Research Papers

Effect of Blowing Ratio on Early Stage Deposition of Syngas Ash on a Film-Cooled Vane Leading Edge Using Large Eddy Simulations

[+] Author and Article Information
Danesh K. Tafti

e-mail: dtafti@vt.eduHigh Performance Computational Fluid-Thermal
Sciences and Engineering Laboratory,
Mechanical Engineering Department,
Virginia Polytechnic Institute and
State University,
Blacksburg VA 24061

The notation (aj)i is used to denote the ith component of vector aj, (aj)i=ξj/xi.

For an estimate of the lowest radiative Stokes number (Tp=T).

The values of A are corrected values pointed out by Vargas [26].

The computations assume a coolant to mainstream density ratio of 1 (see Table 3).

1Presently at: ATMS, GE Global Research, 122, EPIP, Whitefield Road, Bangalore 560 066, Karnataka, India.

2Corresponding author.

Contributed by the International Gas Turbine Institute (IGTI) of ASME for publication in the JOURNAL OF TURBOMACHINERY. Manuscript received October 29, 2010; final manuscript received August 5, 2011; published online September 13, 2013. Assoc. Editor: Karen A. Thole.

J. Turbomach 135(6), 061005 (Sep 13, 2013) (12 pages) Paper No: TURBO-10-1205; doi: 10.1115/1.4025153 History: Received October 29, 2010; Revised August 05, 2011

A numerical study is performed to investigate the deposition of Syngas ash in the leading edge region of a turbine vane. The leading edge of the vane is modeled as a symmetric semicylinder with a flat afterbody. Three rows of coolant holes located at stagnation and at ±21.3 deg from stagnation are simulated at blowing ratios of 0.5, 1.0, 1.5, and 2.0. Large eddy simulation (LES) is used to model the flow field of the coolant jet-mainstream interaction and Syngas ash particles are modeled using a discrete particle method. The capture efficiency for eight different ash compositions of particle sizes 5 and 10 microns are investigated. Under the conditions of the current simulations, both ash particles have Stokes numbers less than unity and hence are strongly affected by the flow and thermal field generated by the coolant interaction with the mainstream. Because of this, the coolant jets at stagnation are quite successful in pushing the particles away from the surface and minimizing deposition in the stagnation region. Among all of the ash samples, the ND ash sample shows the highest capture efficiency due to its low softening temperature. For the 5 micron particles, when the blowing ratio increases from 1.5 to 2.0, the percentage of the capture efficiency increases as more numbers of particles are transported to the surface by strong mainstream entrainment by the coolant jets. The deposition results are also estimated using the discrete random walk (DRW) model and are compared to that obtained from the LES calculations. For both particle sizes, the DRW model under-predicts the capture efficiency when compared to the LES calculations and the difference increases with the increasing blowing ratio and decreases with increasing particle size.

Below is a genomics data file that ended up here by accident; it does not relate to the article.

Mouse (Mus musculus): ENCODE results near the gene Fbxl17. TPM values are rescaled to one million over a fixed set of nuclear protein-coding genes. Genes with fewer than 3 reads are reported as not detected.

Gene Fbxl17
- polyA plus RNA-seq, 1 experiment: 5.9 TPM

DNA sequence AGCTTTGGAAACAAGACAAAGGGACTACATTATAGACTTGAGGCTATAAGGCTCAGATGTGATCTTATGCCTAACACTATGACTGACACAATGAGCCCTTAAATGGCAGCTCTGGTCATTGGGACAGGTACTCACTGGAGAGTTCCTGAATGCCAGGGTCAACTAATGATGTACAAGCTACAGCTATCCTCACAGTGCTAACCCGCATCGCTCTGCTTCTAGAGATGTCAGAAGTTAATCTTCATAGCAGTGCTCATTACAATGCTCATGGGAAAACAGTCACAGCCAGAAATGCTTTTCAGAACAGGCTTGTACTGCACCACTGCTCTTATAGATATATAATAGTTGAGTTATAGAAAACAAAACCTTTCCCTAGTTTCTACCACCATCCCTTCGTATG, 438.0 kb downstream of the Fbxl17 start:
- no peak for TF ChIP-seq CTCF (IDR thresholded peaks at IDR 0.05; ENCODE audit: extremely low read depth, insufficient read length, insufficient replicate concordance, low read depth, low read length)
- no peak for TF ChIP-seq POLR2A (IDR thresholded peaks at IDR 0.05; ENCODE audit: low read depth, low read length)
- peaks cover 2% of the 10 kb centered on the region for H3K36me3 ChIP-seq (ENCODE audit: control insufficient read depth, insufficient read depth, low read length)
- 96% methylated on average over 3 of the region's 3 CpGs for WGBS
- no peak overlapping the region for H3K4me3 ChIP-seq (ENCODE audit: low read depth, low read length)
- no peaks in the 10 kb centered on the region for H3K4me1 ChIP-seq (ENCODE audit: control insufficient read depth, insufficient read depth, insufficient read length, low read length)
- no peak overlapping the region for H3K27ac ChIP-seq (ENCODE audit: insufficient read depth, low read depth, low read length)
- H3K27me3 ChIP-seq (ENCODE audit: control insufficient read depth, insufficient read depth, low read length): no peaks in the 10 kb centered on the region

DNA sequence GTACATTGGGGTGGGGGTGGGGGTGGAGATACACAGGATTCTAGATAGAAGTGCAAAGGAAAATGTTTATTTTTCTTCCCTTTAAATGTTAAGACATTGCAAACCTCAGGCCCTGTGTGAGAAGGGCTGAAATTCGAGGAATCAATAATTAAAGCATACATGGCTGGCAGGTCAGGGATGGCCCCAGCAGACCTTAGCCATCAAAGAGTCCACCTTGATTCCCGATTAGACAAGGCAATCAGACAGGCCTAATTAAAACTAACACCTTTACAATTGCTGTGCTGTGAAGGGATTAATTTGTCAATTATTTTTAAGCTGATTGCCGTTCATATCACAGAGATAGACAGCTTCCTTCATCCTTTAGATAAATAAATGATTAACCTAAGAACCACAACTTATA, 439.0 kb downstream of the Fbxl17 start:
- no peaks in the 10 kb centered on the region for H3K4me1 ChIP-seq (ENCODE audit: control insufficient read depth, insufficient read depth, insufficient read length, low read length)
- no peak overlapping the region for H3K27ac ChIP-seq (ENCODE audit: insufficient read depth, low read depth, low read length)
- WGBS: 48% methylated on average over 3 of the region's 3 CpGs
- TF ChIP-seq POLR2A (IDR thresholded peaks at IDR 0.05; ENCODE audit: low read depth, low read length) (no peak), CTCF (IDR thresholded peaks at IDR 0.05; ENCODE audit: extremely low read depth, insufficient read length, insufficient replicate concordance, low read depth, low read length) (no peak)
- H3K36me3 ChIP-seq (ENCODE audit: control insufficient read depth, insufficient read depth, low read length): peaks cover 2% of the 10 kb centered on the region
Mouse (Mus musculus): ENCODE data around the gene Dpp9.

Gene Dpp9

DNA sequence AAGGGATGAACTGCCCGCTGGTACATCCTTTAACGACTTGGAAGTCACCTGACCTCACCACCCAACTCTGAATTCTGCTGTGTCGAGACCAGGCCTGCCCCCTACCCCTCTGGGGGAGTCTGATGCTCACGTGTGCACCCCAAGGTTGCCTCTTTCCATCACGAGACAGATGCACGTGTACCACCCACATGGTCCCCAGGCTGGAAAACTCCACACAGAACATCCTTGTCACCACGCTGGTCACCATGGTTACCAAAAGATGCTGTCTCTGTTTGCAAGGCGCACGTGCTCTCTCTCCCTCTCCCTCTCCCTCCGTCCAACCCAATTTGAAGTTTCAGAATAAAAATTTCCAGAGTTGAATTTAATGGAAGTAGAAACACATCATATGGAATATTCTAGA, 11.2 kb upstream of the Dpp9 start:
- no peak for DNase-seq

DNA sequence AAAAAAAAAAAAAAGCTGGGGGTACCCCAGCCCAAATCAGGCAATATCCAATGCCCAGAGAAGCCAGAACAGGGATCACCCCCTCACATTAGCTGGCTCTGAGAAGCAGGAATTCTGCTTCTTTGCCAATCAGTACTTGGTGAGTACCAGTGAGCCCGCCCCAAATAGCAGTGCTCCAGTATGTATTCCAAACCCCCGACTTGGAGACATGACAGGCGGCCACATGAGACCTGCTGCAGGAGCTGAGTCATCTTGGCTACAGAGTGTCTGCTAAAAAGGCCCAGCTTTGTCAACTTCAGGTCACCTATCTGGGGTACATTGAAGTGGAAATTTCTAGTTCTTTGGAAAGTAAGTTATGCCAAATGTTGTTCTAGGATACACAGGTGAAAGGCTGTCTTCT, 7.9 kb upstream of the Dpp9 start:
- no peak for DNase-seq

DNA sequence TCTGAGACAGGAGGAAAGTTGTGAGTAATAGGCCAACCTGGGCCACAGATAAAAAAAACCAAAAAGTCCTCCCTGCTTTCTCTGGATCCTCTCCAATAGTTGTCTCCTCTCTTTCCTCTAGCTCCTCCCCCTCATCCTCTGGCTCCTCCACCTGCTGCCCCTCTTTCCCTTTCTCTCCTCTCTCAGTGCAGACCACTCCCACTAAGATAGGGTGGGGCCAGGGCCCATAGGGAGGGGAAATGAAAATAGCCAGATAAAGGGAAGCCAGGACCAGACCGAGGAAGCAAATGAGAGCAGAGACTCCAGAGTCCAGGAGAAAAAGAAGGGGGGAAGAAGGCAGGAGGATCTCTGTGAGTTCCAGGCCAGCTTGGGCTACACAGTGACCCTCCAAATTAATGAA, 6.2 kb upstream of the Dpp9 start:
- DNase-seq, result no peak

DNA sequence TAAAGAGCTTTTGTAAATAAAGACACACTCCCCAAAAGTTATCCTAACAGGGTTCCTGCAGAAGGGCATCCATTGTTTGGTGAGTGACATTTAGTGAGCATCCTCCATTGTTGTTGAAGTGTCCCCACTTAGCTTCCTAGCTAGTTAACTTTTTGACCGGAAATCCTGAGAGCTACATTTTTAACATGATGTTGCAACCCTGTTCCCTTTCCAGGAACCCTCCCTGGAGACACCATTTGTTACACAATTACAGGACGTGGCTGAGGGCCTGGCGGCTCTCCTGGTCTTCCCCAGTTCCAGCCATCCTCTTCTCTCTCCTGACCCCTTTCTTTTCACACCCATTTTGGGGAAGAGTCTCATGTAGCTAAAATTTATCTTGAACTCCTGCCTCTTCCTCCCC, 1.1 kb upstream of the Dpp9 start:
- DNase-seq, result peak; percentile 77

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Fig. 1

Transition to the modified deposition model using the critical viscosity approach (Ps is the sticking probability and Ts is the ash softening temperature [15])

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Fig. 2

Temperature-viscosity variation for various ash samples

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Fig. 3

Leading edge vane model and near field streamwise planes used in presenting the results

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Fig. 4

Computational domain in the side view (X-Y plane)

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Fig. 5

Structure of coherent vorticity: (a) BR = 0.5 (iso-surface value = 30), and (b) BR = 2.0 (iso-surface value = 75)

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Fig. 6

Effectiveness on the vane surface: (a) BR = 0.5, (b) BR = 1.0, (c) BR = 1.5, and (d) BR = 2.0

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Fig. 7

Lateral span averaged effectiveness on the vane surface

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Fig. 8

Impact efficiency as a function of the blowing ratio

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Fig. 9

Capture efficiency as a function of the blowing ratio for the ND ash sample (see Table 2)

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Fig. 10

Percentage capture efficiency of 5 μm ash particles on the leading edge vane surface for the ND ash sample (the direction of the coolant is from right to left)

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Fig. 11

Percentage capture efficiency of 10 μm ash particles on the leading edge vane surface for the ND ash sample (the direction of the coolant is from right to left)

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Fig. 12

Capture efficiency for all ash samples having a particle size of 5 μm at different blowing ratios (the dotted horizontal line indicates the deposition at Tsoft = 1500 K, independent of ash composition)

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Fig. 13

Capture efficiency for all ash samples having a particle size of 10 μm at different blowing ratios (the dotted horizontal line indicates the deposition at Tsoft = 1500 K, independent of ash composition)




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